US rumblers Algiers release their new album "There Is No Year" and come on tour. This time it has more of dronemetal than R&B.
Confusing: Algiers behind the mirrors Photo: Christian Hogstedt
"You look like Denzel Washington! You look like Forest Whitaker!" 37-year-old Franklin James Fisher has often heard such poisoned compliments, as have many African-Americans:inside. Fisher grew up in a white Atlanta suburb, his father working there as the first African American county doctor. His son was equally interested in books and punk, formed a band, and later studied and taught English literature.
In the tradition of writers like James Baldwin, Fisher records his experiences in song lyrics: In them, there are subtle hints as well as blatant examples of racism. Art as a condensed form of anger and fear, a classic approach to pop. "For me, it’s best when I’m constantly lyricizing," says Fisher, sitting in a denim jacket and white shirt in his record company’s Hamburg office. "Not just when there’s an album coming out. So I’ve been working steadily for a year and a half."
The first auditory result of this writing frenzy is "Can the Sub_Bass Speak?", a track by his band Algiers released in summer 2019. It’s a list, delivered at an enervatingly frantic speaking pace, of disrespect and insults the singer has had to listen to over the years: "Where are you really from in Africa? How does it feel to be a black man making white music?"
Saxophonist Skerik soars to shrill jazz heights, a drum kit stumbles, a bass thumps, while Fischer declaims faster and faster. Again and again he shouts, "You niggers don’t know how to act." In German: "You niggers have no manners." A sentence like a kick in the pit of the stomach, a sentence that slaves had to endure for centuries.
Algiers: "There Is No Year" (Matador/Beggars/Indigo).
Algiers formed in Atlanta in 2012. Bassist Ryan Mahan and guitarist Lee Tesche knew each other from the underground noise scene. Three years later, former drummer of the British band Bloc Party, Matt Tong, joined. The band released two albums and was celebrated for its massive mix of new wave, soul, post-punk and gospel. Now Algiers is releasing its third album, "There Is No Year." It was created together with Randall Dunn as producer; a sound engineer who already orchestrated the brute sound of the drone metallers Sunn O))). The result: Algiers sound even harsher now.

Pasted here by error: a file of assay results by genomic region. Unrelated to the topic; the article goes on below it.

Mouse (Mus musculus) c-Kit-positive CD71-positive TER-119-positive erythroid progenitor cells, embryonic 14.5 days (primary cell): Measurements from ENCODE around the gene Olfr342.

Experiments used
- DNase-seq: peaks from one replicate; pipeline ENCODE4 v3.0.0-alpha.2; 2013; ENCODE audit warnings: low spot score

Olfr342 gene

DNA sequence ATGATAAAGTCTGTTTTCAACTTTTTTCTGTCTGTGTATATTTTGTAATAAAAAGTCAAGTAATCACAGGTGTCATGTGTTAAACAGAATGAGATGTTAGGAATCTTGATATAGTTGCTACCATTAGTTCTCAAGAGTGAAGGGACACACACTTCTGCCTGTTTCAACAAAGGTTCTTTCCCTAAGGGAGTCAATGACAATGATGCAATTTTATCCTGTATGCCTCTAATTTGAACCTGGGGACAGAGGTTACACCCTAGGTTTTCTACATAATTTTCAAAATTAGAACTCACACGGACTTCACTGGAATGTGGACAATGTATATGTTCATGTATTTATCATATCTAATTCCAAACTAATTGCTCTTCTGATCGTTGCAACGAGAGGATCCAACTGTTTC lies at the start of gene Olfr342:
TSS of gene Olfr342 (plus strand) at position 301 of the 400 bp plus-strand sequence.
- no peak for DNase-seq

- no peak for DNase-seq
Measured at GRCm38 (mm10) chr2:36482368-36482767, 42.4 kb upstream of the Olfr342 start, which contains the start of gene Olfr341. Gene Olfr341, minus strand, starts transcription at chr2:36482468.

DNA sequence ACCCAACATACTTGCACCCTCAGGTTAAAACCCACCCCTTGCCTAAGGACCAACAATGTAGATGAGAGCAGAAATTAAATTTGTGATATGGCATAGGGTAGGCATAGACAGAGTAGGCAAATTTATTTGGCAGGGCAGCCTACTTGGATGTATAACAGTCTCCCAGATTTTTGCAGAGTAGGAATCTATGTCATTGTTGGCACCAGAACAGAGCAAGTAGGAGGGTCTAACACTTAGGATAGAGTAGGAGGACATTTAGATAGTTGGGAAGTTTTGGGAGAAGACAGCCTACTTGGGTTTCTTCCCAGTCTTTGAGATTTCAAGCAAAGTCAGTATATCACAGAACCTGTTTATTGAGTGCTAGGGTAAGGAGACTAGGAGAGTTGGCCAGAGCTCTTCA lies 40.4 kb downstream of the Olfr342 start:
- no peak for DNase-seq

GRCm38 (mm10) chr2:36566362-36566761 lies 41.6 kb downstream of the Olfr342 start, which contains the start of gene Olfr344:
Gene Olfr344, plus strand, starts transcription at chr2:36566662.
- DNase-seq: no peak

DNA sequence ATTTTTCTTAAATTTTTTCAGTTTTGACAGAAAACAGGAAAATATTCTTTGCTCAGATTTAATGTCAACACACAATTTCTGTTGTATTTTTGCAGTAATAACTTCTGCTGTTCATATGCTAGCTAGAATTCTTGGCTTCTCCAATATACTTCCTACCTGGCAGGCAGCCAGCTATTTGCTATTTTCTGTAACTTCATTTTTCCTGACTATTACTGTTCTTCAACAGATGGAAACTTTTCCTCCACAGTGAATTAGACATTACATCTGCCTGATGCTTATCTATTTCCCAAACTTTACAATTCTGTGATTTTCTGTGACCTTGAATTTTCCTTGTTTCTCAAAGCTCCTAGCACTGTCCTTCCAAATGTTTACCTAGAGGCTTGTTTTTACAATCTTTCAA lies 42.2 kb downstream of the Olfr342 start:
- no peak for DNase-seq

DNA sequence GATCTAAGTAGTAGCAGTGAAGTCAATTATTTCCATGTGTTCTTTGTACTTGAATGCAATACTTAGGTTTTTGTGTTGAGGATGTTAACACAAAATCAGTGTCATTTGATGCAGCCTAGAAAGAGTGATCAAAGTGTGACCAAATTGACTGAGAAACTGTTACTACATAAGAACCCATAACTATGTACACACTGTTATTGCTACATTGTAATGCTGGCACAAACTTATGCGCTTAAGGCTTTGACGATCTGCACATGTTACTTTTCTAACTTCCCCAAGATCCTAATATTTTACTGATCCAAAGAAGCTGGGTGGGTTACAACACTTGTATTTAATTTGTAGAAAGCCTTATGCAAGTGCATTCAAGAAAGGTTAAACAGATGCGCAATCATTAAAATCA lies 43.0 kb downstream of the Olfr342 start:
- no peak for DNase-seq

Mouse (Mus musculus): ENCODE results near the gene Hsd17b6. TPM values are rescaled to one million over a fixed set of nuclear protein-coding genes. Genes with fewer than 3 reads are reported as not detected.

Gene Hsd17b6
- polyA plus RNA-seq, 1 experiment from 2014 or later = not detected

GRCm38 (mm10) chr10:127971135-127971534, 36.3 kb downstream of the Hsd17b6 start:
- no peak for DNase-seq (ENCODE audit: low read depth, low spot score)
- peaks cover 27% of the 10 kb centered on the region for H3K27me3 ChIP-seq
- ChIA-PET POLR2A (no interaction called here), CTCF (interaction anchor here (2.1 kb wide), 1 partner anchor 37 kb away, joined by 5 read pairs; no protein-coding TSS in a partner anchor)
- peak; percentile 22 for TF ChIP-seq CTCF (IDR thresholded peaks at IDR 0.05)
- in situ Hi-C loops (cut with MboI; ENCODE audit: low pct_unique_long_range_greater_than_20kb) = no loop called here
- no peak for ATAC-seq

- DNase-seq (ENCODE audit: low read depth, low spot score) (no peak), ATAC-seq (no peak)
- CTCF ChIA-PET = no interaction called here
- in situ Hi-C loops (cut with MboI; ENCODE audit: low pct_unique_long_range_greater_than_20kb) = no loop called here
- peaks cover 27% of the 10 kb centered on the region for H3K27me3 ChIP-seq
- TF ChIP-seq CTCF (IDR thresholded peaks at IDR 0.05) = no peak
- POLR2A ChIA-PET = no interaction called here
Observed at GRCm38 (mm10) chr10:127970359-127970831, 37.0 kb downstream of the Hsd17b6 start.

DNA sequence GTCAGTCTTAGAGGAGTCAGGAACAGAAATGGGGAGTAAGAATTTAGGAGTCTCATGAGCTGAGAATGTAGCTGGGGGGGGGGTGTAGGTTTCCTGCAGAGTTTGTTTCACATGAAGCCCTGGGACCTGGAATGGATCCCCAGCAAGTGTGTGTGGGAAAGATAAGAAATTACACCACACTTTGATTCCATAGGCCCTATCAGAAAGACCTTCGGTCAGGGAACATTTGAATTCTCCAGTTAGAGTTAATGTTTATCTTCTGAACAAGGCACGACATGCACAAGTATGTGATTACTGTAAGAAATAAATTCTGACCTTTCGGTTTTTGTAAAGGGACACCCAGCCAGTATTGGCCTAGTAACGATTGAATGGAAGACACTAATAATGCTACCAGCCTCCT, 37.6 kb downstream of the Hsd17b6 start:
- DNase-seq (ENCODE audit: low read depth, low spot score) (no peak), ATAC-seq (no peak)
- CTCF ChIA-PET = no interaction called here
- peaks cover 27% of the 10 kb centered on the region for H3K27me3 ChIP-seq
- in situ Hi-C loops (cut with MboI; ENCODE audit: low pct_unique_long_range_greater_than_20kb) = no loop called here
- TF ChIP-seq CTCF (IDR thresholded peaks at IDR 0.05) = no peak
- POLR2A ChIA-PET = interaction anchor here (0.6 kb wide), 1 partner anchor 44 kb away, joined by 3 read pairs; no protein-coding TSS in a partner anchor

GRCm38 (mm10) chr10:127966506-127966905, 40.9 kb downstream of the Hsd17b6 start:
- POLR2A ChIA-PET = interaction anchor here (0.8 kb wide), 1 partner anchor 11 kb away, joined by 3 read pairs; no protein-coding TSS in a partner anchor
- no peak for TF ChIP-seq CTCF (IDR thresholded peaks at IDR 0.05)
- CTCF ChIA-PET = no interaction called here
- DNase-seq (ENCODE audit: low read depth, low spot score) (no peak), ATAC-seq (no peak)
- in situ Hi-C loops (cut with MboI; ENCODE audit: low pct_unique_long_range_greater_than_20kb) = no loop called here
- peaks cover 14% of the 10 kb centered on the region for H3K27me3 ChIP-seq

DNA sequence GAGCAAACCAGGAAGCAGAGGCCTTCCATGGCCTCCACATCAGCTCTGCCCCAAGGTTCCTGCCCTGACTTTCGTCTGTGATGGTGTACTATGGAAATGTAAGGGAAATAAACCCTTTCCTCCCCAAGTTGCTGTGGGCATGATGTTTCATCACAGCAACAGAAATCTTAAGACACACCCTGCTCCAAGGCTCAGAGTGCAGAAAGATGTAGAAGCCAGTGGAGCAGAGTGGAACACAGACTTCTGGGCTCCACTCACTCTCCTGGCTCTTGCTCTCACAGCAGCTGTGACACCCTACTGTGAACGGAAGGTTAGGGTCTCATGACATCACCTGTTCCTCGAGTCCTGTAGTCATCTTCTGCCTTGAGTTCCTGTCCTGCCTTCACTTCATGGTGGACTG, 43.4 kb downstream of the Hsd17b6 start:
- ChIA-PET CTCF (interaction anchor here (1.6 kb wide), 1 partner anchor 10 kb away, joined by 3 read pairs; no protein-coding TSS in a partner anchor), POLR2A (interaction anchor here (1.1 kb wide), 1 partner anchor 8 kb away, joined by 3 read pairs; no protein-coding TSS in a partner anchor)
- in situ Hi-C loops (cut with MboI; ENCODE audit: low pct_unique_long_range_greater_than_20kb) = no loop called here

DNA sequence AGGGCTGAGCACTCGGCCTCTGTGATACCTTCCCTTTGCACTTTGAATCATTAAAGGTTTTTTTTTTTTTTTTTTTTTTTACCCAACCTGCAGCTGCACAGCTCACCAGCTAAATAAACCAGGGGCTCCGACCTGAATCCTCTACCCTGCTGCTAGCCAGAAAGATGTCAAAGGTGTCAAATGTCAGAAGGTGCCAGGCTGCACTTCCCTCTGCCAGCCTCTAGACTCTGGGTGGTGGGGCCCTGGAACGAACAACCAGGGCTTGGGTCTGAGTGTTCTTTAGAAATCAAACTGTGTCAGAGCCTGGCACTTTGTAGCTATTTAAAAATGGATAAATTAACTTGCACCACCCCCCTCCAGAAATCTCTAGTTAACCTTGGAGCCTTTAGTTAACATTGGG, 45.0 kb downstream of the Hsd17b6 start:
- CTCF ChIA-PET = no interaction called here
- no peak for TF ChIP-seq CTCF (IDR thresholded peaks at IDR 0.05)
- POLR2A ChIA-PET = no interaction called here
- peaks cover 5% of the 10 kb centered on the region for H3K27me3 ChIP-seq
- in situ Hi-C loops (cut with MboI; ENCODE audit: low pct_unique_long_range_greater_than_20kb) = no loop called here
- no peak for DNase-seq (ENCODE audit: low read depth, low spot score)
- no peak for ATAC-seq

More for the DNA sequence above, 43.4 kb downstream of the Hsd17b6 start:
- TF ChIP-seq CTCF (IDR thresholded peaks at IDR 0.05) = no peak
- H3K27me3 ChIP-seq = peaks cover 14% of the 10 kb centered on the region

Power and assertiveness
Aggressive synth beats and mechanical drums dominate the ten songs, only now and then a piano or a distorted sax solo shimmers through. From the R&B sound, which is sometimes attested to the band, is no longer much to feel here. "I still can’t tell exactly who played what – I was never in the studio at the same time as the others," says Fisher, a first-rate singer.
Feb. 14, Cologne, "Club Volta"; Feb. 15, Schorndorf, "Club Manufaktur"; Feb. 17, Frankfurt, "Zoom"; Feb. 18, Dresden, "Beatpol"; Feb. 24, Munich, "Strom."
The music comes largely from Lee Tesche, says Matt Tong. "He plays the guitar in an unorthodox way," says the drummer. "Lee always goes to the hardware store before recording. His basement becomes a laboratory: a world of wonder! Mountains of sawdust and broken tools."
For all the joy of experimentation, no track on "There Is No Year" can match the urgency of the bonus track "Can the Sub_Bass Speak". The song title refers to an essay by literary scholar Gayatri Spivak and her theories about society’s marginalized, who are speechless in the face of an overbearing system of domination.
One would undertake the "post-punk deconstruction of ethnic and class-oriented politics," they let it be known in advance. Unfortunately, the band does not get more concrete, Fisher’s song lyrics are full of pathetic metaphors. There is talk of collapsing houses of cards, of crumbling kingdoms and of fire raining down on the streets. Algiers have power and a sense of validity.